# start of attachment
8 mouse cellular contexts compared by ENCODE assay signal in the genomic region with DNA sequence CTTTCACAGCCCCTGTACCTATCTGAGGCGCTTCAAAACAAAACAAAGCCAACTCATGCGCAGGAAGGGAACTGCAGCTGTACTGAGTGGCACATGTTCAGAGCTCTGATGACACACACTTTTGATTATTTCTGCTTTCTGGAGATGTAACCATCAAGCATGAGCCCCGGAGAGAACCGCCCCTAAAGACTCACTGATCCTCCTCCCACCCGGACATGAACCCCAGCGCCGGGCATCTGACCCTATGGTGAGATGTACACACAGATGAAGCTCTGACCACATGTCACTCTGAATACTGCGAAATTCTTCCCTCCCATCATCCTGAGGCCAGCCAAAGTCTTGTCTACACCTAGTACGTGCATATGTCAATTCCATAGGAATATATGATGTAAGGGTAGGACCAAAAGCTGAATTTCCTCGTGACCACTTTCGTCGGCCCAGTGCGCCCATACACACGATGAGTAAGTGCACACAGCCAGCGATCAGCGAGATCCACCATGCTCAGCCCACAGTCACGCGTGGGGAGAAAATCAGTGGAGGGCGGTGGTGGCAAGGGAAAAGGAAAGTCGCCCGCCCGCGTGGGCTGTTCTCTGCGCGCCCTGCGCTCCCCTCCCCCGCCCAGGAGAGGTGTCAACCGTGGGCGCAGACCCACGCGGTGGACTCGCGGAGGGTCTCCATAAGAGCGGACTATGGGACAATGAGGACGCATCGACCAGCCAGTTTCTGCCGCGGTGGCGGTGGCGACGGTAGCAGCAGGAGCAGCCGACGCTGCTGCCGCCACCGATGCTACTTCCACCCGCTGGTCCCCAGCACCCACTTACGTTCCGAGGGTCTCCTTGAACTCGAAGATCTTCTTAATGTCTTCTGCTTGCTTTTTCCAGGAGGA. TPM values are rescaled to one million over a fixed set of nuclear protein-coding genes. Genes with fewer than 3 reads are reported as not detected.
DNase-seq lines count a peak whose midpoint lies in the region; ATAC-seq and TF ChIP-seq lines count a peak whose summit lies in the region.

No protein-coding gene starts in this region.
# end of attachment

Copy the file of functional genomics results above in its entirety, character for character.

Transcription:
8 mouse cellular contexts compared by ENCODE assay signal in the genomic region with DNA sequence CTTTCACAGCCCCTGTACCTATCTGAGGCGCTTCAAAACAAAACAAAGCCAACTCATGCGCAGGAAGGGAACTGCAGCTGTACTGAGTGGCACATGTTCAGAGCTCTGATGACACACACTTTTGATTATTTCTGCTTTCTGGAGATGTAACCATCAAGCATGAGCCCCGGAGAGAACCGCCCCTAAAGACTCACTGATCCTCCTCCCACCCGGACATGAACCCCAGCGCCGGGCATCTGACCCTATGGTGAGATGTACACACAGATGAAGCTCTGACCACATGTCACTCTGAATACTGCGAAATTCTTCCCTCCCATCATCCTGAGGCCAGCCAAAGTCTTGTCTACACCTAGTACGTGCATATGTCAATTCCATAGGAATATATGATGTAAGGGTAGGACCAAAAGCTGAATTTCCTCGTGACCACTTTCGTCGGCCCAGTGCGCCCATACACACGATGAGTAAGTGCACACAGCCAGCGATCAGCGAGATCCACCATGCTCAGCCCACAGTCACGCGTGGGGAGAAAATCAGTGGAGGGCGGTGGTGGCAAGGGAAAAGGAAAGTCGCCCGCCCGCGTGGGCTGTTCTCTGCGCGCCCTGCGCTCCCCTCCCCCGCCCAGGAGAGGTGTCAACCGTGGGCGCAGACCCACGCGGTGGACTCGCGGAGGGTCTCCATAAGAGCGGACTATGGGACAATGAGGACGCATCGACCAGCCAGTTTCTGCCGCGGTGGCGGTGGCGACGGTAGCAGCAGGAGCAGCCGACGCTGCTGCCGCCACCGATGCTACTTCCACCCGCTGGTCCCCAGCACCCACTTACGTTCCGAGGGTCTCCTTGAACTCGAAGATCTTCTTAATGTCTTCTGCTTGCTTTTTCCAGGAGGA. TPM values are rescaled to one million over a fixed set of nuclear protein-coding genes. Genes with fewer than 3 reads are reported as not detected.
DNase-seq lines count a peak whose midpoint lies in the region; ATAC-seq and TF ChIP-seq lines count a peak whose summit lies in the region.

No protein-coding gene starts in this region.